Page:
Unsaturated Soil Behavior Under Large Deformations Using A Fully Servo/suction-controlled Ring Shear Apparatus
Velosa Gamboa, Claudia Liliana
MetadataShow full item record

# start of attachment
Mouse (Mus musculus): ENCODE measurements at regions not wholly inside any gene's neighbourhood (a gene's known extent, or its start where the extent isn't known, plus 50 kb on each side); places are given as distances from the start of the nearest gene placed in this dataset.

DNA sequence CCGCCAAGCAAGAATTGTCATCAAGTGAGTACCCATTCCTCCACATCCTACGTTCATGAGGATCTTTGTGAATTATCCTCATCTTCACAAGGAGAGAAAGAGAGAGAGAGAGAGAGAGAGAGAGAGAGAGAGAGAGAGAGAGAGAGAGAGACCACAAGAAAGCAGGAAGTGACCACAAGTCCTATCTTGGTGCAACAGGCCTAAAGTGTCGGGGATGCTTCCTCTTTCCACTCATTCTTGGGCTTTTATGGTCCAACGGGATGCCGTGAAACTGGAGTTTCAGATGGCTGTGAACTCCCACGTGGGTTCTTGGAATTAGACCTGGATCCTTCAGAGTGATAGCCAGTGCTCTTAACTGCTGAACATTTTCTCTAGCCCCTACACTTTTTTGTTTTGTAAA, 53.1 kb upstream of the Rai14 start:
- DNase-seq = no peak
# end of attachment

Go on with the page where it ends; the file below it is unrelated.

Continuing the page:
In recent years, the key hypotheses of most elasto-plastic constitutive frameworks postulated for unsaturated soils have been validated via suction-controlled oedometer, triaxial, and direct shear testing. These techniques, however, allow for the application of loads along limited modes and levels of soil deformation. Today, it is well known that most geotechnical infrastructure resting on unsaturated ground involves a wide range of deformations. Calculation of foundation settlement, for instance, requires a good estimation of soil stiffness at relatively small strains. Analysis of slopes, embankments, and soil bearing capacity, on the other hand, requires an adequate estimation of shear strength, from peak to residual. To date, however, there is very limited experimental evidence of unsaturated soil response under mid-to-large strain levels under controlled-suction states. This paper introduces a novel suction-controlled ring shear apparatus suitable for modeling unsaturated soil response over a whole range of deformations using the axis-translation technique. The apparatus features a 113 N-m torque motor along with a 360-degree-range angular deformation sensor. The lower annular shear platen accommodates a 15.24-cm OD x 9.65-cm ID x 1.5-cm thickness specimen and also features custom-made grooves to house a full set of six 5-bar or 15-bar ceramics as well as diffused-air flushing ports. A series of suction-controlled ring shear tests was accomplished on several identically prepared, ring-shaped specimens of compacted silty sand (SM) and silty clayey sand (SC-SM). Matric suction was found to exert a critical influence on soil's peak and residual strength responses under constant-suction ring shear testing. Residual shear strength parameters, residual friction angle and residual intercept cohesion, showed a significant increase with applied suction. A comparison of results with literature allowed determining than high suction has a significant influence on the residual strength and residual friction angle of plastic material, but any effect on the cohesion intercept, which is predominantly close to zero.